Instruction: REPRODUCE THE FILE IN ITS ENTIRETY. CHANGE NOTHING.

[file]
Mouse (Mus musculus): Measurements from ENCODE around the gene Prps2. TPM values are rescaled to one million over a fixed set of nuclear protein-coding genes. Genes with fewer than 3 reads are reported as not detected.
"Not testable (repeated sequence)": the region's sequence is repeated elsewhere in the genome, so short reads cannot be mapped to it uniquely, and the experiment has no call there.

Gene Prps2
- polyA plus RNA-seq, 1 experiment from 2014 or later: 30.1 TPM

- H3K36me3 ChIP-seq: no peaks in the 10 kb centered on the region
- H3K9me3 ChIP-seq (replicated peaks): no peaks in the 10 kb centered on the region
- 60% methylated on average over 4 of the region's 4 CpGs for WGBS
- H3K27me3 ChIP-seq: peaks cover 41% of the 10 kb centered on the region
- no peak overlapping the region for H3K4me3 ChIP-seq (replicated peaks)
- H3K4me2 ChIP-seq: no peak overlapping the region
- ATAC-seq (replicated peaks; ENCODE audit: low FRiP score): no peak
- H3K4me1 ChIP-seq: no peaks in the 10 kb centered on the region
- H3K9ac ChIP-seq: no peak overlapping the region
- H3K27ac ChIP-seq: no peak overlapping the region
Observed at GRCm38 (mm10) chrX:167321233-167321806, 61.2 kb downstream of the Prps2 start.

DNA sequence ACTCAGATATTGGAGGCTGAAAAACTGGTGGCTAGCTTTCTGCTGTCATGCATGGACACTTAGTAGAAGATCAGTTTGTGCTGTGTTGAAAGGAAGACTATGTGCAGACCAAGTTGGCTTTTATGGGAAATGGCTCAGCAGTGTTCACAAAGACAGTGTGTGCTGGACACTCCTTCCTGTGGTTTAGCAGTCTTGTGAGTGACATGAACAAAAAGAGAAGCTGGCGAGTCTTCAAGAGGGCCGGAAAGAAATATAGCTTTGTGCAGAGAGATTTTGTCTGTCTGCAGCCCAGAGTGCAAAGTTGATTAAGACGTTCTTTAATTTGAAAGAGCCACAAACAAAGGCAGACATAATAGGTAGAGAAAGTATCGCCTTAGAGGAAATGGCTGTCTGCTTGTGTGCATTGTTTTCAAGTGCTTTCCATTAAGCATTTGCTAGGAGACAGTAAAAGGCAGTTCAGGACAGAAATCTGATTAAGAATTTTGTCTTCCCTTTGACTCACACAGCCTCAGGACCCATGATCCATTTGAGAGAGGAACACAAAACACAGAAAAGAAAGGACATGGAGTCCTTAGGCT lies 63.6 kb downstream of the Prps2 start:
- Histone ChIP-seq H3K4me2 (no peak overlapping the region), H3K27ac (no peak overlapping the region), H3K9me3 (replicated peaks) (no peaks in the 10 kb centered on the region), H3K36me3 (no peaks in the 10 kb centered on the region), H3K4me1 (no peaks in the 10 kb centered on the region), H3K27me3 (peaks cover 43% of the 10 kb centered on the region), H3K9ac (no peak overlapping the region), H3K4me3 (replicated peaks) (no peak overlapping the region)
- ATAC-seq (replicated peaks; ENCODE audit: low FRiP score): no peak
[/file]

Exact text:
Mouse (Mus musculus): Measurements from ENCODE around the gene Prps2. TPM values are rescaled to one million over a fixed set of nuclear protein-coding genes. Genes with fewer than 3 reads are reported as not detected.
"Not testable (repeated sequence)": the region's sequence is repeated elsewhere in the genome, so short reads cannot be mapped to it uniquely, and the experiment has no call there.

Gene Prps2
- polyA plus RNA-seq, 1 experiment from 2014 or later: 30.1 TPM

- H3K36me3 ChIP-seq: no peaks in the 10 kb centered on the region
- H3K9me3 ChIP-seq (replicated peaks): no peaks in the 10 kb centered on the region
- 60% methylated on average over 4 of the region's 4 CpGs for WGBS
- H3K27me3 ChIP-seq: peaks cover 41% of the 10 kb centered on the region
- no peak overlapping the region for H3K4me3 ChIP-seq (replicated peaks)
- H3K4me2 ChIP-seq: no peak overlapping the region
- ATAC-seq (replicated peaks; ENCODE audit: low FRiP score): no peak
- H3K4me1 ChIP-seq: no peaks in the 10 kb centered on the region
- H3K9ac ChIP-seq: no peak overlapping the region
- H3K27ac ChIP-seq: no peak overlapping the region
Observed at GRCm38 (mm10) chrX:167321233-167321806, 61.2 kb downstream of the Prps2 start.

DNA sequence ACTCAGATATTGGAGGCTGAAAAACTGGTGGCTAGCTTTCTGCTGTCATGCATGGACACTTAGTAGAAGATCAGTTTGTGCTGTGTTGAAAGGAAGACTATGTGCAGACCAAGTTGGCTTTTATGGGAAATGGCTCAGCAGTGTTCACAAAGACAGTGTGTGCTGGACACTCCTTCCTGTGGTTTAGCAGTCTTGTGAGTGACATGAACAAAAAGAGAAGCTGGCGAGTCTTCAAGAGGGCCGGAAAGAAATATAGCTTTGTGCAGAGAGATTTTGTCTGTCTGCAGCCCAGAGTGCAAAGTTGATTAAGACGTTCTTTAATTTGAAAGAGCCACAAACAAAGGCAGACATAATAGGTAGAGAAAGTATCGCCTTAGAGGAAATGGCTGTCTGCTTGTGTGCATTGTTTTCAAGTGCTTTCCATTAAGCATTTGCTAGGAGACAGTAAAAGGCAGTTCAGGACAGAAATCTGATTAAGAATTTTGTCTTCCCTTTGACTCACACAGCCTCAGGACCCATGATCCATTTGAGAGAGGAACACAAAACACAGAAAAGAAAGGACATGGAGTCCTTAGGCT lies 63.6 kb downstream of the Prps2 start:
- Histone ChIP-seq H3K4me2 (no peak overlapping the region), H3K27ac (no peak overlapping the region), H3K9me3 (replicated peaks) (no peaks in the 10 kb centered on the region), H3K36me3 (no peaks in the 10 kb centered on the region), H3K4me1 (no peaks in the 10 kb centered on the region), H3K27me3 (peaks cover 43% of the 10 kb centered on the region), H3K9ac (no peak overlapping the region), H3K4me3 (replicated peaks) (no peak overlapping the region)
- ATAC-seq (replicated peaks; ENCODE audit: low FRiP score): no peak